Financial Advice- What's Missing?
There are some very capable financial advisors in this world, and I am fortunate to have interacted with a few of them. I did, however, read this article with interest, about the people and issues that tend to get ignored by financial advisors. This is less of a criticism of the industry, and more so a flag that there are opportunities to potentially service clients better - which is good for everyone! Here are a few categories of people and issues that routinely get overlooked:
1. Goals that don’t have to do with investing or retirement are often glossed over. This makes sense, in that many advisors don’t have much to say about how best to save, pay down debt, optimize your 401k, plan for a baby or a house or college. Unfortunately, these are the things that people need advice on - and don’t know where to find it. Retirement and investment advice are super important, but they need to be considered in the context of all of these other objectives - if your retirement plan works but your other important life plans don’t, what does that actually mean? Life can’t be segmented - it has to be viewed holistically. And realistically for most people, the biggest issues revolve around making sure they have an adequate nest egg, and aren’t burdened by expensive debt. Get those things sorted and the rest is relatively easy to deal with.
2. Wives, especially those who stay home to raise the kids, are often overlooked. It is 2018 and it’s amazing that this still happens, but apparently this is not uncommon. Given that women, on average, live longer than men- and that many are the decision makers of the household finances- you would think the advisors would court them actively. It is not, therefore, surprising that when there is a death in the family (particularly in the case of a husband) there is a high degree of likelihood that the assets move away from the financial advisor. There is a way to avoid this- and that is to consider the entire family ecosystem when providing advice. Not just considering the couple (if there is a couple) but also remembering the planning that goes into their aging parents, their children, and any other people that are important to them. The more you know the family as an advisor, the more you can provide excellent advice- but also the more likely it is that they will stick with you!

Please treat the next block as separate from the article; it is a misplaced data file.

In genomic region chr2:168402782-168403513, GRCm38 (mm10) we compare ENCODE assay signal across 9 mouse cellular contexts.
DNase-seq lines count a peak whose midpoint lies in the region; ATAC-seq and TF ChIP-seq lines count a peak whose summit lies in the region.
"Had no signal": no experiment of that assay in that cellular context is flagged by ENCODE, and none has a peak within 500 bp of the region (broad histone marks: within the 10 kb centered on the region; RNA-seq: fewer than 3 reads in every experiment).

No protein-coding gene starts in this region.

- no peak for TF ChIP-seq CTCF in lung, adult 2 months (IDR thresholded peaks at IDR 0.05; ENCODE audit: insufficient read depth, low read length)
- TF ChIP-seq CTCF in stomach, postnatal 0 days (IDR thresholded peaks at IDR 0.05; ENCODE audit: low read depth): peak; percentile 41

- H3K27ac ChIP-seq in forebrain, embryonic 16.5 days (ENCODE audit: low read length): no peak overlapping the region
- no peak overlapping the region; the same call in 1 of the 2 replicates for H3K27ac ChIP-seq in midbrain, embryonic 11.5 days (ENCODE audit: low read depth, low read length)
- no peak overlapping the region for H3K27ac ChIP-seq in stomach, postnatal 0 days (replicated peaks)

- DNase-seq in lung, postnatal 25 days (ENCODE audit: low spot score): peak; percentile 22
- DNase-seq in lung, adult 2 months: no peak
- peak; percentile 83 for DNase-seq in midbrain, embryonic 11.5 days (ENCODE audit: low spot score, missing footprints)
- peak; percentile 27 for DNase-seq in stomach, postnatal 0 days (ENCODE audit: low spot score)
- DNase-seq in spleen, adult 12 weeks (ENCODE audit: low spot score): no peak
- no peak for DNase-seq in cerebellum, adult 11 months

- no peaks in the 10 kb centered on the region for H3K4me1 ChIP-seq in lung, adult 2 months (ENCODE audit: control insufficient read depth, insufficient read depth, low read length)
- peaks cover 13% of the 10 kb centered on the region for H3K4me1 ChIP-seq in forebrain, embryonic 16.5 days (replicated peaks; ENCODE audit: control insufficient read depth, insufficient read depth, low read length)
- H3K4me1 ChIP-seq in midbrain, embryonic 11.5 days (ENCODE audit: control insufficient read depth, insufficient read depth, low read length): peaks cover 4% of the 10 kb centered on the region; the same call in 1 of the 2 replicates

3. Risks that are not immediately financial - but that could have big financial implications- are not always understood. If you do have most of your wealth in your company stock, the lack of diversification could completely wipe you out- as it did for so many who worked at places like Enron, Lehman Brothers and other “too big to fail” companies which are no longer with us. Wealth on paper is one thing, but if you can imagine a single event that could wipe out all of your wealth, it is time to diversify. Even if your company is doing great, consider selling some of their stock that you own and get into something else. Remember that Enron and Lehman Brothers were both doing great- until they weren’t.
4. The cost of the advice shouldn’t exceed the benefit. Seems obvious, but if you have a financial advisor, check the all-in cost of the service you are getting and see if the cost is justified. But don’t forget to also compare what you would have done in the absence of the advisor to see if that would have turned out even worse!
The conclusion from this shouldn’t be that financial advisors aren’t good- not at all. It is much more important that if you are an advisor, to be mindful of the whole person you are interacting with- their needs and aspirations beyond just investing and retirement - as well as the ecosystem of their extended family responsibilities and interests. If you are seeking financial advice, then that in itself is a great start - just be mindful of finding the right human- or holistic, digital, fiduciary, affordable platform- that fits your needs and can help you achieve what matters most to you!